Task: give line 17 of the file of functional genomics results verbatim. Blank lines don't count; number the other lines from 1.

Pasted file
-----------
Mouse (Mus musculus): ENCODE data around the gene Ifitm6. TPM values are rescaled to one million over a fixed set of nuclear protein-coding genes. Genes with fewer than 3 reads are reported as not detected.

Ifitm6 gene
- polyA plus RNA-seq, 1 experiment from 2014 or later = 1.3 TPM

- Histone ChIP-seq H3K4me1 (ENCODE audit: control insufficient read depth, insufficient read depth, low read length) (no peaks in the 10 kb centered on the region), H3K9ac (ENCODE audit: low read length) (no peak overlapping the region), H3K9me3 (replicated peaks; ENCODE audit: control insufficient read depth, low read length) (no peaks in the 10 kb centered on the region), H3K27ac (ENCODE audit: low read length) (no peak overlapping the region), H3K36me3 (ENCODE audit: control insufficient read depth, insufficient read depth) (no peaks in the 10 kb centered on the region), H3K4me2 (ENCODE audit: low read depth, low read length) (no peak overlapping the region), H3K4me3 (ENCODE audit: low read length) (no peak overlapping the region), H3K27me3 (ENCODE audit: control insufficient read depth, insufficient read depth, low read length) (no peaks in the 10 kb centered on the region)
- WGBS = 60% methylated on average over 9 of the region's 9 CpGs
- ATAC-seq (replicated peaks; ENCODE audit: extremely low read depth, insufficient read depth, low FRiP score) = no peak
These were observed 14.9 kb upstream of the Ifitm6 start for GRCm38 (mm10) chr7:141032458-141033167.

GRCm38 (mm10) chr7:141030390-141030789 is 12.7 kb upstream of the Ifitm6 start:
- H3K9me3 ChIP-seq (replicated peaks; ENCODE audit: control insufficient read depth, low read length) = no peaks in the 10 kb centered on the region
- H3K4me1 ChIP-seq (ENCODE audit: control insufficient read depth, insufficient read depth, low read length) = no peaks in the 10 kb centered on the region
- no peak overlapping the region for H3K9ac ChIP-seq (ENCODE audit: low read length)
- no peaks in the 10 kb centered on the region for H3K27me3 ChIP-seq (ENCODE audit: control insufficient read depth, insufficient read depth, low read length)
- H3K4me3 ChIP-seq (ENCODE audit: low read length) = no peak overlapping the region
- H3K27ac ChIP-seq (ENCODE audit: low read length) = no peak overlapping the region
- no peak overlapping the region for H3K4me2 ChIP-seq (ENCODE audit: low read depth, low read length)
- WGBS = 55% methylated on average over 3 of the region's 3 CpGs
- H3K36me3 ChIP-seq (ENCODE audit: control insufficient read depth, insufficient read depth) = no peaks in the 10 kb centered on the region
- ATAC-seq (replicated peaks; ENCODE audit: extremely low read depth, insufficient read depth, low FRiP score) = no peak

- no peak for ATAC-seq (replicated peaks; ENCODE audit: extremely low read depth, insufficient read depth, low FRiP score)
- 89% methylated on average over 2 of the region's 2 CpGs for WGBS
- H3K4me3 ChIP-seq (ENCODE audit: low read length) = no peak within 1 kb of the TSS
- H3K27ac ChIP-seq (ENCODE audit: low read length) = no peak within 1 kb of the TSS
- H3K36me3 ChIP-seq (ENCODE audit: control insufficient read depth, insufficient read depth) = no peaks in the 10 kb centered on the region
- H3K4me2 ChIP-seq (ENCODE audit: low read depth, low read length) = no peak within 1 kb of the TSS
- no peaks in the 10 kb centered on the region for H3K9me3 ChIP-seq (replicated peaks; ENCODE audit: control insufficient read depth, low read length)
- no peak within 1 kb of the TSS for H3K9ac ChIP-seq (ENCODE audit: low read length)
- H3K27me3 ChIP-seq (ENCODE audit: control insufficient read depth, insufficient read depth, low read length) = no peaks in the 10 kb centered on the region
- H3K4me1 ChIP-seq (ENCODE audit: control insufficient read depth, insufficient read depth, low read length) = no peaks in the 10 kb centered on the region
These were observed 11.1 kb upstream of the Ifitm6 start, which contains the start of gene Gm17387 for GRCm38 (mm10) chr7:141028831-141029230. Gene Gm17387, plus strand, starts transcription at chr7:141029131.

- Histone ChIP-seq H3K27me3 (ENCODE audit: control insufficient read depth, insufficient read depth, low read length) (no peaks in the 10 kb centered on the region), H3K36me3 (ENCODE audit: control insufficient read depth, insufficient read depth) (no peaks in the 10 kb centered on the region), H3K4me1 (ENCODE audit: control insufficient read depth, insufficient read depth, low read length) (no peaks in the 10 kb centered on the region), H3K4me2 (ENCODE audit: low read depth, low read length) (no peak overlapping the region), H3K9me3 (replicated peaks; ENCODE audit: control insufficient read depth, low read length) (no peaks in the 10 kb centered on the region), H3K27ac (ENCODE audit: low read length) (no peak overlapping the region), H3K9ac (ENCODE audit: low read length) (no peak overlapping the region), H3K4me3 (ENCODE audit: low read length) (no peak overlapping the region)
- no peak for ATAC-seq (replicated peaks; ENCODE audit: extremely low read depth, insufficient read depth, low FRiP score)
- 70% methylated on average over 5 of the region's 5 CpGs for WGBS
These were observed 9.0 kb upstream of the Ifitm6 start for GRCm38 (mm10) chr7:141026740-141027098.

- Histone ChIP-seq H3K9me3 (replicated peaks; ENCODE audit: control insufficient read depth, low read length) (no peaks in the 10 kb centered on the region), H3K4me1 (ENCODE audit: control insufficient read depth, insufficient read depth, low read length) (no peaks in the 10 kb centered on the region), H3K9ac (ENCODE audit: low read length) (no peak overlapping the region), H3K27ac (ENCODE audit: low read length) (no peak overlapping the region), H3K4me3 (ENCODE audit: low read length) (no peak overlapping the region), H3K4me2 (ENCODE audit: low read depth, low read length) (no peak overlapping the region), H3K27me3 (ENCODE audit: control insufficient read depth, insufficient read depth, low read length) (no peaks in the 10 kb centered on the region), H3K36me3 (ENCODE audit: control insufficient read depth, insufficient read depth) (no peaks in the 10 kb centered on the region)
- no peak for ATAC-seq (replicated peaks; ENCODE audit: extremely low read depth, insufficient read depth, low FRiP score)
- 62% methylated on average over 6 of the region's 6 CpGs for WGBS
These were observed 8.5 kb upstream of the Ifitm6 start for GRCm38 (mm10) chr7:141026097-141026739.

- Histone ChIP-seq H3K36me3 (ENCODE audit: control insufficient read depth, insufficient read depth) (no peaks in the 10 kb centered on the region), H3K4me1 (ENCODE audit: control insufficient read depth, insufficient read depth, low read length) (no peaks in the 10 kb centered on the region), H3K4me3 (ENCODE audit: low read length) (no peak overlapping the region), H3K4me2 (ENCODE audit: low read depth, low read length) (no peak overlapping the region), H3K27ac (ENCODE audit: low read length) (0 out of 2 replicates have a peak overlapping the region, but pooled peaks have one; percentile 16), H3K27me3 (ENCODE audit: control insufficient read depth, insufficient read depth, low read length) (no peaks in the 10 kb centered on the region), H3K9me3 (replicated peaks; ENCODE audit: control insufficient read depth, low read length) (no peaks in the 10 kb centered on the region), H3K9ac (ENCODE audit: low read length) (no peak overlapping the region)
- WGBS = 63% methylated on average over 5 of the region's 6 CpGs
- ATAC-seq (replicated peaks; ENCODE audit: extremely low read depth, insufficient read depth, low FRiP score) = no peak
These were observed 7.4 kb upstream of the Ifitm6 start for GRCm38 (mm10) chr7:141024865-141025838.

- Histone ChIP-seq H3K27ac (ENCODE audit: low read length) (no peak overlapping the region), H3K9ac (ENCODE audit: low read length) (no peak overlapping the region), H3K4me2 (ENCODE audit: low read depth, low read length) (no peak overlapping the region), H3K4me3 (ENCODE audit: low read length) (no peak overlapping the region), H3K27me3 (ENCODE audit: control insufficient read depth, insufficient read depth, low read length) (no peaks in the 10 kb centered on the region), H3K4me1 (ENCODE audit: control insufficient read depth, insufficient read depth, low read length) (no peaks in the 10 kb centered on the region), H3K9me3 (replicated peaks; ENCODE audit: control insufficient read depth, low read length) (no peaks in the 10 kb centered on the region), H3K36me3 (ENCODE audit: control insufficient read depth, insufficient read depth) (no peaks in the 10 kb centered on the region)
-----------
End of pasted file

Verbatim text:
- H3K36me3 ChIP-seq (ENCODE audit: control insufficient read depth, insufficient read depth) = no peaks in the 10 kb centered on the region